The Thirty-Third Sunday in Ordinary Time
18 November 2018 at St. Peter the Apostle & St. William Churches in Naples, Fl
Daniel 12, 1-3 + Psalm 16 + Hebrews 10, 11-14, 18 + Mark 13, 24-32
Today, the Book of Daniel and Mark’s Gospel invite us into the apocalyptic mindset which is a point of view that proclaims that the worst of times will give birth to the best of times. Apocalypse simply means an “uncovering”. So, apocalypse uncovers the hidden trajectory of the world. Apocalyptic visions present a panorama of destruction that will affect everyone, but not everyone will respond in the same way. Some will prepare for the apocalypse like those frightened citizens in the 1960s who dug shelters to save themselves from the nuclear war. People spent a great deal of time and energy (not to mention the cost) creating an illusion of security even to the point of teaching children how to duck and cover in case of a nuclear attack. Jesus warned his disciples to avoid that sort of behavior. He offers an alternative, hope.
Hope is the conviction that God is at work in our lives and in our world. It differs from optimism that is based on good odds and our own resources. Hope, for a disciple, is the certainty that God can transform any situation into an occasion of grace. Jesus went to the cross believing that God would raise him “on the third day” which meant in God’s good time. Jesus preached about an apocalypse to invite his disciples to share his hope, to believe that God continues to be at work even and especially when we do not perceive it.
Of the three great virtues: Faith, Hope, and Charity, Hope is the greatest challenge. Faith is no great surprise. Creation is so magnificent, it is easy to believe in a creator greater than ourselves. Charity is no surprise either. Unless you have a heart of stone, suffering people always move us to gentle and kind charity. But hope is another thing altogether. It is always a surprise and a marvel of grace to stand in the midst of turmoil, danger, or fear and hope that God will do something in God’s own time.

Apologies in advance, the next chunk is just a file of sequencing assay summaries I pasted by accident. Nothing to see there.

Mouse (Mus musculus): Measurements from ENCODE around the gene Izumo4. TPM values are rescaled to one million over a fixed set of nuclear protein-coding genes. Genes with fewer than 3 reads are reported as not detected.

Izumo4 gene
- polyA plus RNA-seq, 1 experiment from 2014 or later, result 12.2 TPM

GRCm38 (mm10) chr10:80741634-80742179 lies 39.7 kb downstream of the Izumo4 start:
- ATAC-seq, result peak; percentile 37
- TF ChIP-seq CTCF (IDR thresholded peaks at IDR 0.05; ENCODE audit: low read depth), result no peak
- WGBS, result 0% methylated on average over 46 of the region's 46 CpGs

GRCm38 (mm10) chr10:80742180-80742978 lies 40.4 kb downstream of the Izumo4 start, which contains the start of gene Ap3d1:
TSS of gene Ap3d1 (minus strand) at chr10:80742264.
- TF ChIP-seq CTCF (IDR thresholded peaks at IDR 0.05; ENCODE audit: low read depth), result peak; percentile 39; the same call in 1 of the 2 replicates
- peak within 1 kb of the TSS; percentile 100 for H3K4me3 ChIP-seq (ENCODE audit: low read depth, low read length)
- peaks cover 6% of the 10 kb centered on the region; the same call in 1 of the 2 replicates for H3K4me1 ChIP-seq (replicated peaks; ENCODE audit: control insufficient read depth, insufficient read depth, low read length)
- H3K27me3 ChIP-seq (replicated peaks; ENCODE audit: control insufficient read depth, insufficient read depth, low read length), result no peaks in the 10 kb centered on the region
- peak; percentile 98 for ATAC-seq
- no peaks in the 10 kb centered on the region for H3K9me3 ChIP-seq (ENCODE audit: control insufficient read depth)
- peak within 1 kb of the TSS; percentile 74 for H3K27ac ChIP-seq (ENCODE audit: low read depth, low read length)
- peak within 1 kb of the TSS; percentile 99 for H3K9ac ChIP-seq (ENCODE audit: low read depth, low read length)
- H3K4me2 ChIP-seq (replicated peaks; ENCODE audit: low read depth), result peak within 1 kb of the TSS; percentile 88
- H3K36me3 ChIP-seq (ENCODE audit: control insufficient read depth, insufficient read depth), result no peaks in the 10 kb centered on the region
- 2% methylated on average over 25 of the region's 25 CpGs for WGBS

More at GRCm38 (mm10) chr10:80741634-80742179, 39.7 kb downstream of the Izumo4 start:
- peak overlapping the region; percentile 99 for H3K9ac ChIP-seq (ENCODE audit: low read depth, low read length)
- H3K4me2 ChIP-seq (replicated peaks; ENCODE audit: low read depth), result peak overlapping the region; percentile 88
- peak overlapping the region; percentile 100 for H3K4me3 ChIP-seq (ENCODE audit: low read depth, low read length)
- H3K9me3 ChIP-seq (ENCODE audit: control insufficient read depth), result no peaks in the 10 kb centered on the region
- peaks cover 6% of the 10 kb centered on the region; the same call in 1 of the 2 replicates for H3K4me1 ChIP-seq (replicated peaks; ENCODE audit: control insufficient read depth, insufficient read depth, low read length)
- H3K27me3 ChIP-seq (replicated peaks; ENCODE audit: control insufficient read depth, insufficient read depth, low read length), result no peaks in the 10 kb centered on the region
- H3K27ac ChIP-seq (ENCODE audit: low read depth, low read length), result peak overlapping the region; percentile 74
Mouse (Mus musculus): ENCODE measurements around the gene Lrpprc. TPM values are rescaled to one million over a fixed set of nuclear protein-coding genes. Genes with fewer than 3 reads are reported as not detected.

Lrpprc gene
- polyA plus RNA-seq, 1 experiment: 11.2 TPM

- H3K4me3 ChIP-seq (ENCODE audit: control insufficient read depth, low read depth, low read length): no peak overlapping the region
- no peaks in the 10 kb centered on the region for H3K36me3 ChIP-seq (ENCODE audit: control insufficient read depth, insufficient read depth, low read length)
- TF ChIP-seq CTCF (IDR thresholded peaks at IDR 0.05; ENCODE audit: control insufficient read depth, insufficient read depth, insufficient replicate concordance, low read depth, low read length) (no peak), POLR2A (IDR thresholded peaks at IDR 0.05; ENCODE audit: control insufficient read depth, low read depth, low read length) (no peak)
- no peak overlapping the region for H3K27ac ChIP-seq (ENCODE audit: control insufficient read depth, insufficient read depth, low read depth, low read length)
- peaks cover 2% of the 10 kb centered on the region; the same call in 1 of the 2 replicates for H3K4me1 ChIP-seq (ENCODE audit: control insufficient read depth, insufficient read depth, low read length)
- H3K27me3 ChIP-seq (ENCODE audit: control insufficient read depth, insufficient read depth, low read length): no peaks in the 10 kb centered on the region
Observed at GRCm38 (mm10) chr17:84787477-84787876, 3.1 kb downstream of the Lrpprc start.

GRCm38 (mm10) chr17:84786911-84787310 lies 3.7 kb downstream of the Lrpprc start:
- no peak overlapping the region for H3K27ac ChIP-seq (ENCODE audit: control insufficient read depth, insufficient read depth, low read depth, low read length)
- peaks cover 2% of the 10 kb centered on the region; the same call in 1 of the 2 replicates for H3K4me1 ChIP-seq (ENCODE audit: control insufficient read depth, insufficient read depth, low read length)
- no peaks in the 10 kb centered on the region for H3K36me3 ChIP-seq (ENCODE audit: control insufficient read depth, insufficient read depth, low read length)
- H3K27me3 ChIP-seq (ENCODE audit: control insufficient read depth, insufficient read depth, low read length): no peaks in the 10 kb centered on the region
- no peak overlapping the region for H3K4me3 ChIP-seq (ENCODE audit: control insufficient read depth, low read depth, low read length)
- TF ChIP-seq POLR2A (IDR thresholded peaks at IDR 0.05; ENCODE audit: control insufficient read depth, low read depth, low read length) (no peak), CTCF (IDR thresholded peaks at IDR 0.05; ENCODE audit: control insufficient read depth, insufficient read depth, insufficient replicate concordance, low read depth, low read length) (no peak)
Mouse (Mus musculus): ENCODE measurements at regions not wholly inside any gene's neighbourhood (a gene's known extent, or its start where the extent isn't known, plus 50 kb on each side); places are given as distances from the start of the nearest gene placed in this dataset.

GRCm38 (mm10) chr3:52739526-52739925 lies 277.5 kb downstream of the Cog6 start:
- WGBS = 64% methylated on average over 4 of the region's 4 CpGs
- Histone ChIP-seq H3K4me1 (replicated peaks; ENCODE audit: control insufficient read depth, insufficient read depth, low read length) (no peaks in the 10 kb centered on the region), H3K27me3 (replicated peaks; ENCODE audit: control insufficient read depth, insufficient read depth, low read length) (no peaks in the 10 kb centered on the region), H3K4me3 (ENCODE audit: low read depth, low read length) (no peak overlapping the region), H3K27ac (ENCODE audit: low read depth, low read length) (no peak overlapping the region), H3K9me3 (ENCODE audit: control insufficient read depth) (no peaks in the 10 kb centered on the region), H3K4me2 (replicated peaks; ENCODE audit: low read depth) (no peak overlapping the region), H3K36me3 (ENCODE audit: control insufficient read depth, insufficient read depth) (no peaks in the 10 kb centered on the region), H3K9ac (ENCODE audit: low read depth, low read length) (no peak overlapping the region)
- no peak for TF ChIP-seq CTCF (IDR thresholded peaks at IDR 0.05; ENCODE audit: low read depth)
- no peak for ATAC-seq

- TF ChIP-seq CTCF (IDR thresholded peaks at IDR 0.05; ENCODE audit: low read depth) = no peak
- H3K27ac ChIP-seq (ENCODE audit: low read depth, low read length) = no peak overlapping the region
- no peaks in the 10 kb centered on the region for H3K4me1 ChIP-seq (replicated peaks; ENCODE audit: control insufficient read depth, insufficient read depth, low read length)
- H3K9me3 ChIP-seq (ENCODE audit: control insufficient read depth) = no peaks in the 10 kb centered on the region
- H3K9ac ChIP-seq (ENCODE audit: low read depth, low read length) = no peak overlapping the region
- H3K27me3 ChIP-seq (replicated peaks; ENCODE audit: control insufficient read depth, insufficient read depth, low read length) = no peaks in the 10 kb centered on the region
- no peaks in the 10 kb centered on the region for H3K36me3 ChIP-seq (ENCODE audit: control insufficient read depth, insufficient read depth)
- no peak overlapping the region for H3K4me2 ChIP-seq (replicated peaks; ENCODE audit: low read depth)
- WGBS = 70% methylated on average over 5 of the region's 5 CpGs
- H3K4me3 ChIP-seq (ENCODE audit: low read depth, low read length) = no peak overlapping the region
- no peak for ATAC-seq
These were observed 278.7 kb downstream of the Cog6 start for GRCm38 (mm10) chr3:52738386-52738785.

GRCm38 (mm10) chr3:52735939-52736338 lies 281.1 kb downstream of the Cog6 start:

Learning and growing into hope requires that we abandon our desire to duck and cover, our desire to hide from the suffering of this world. We cannot anesthetize ourselves in the face of suffering. All that does is make us blind to what is happening both the evil and the hidden good. The more we are challenged by these terrible realities, the more apocalyptic literature offers us hope. That hope comes from the truth that we are willing to proclaim our faith in spite of mockery and to stand in mourning with those victims of injustice. When we are willing and ready to face the fear, to share another’s suffering, recognize and condemn the evil of injustice all around us, we will be ready to perceive the Son of Man appearing among us not as an angry fearsome judge, but rather the Son of Man that Mark gives us; a man of forgiveness, compassion, and mercy. In the midst of this angry and violent world, that takes hope, a virtue for which we must now pray.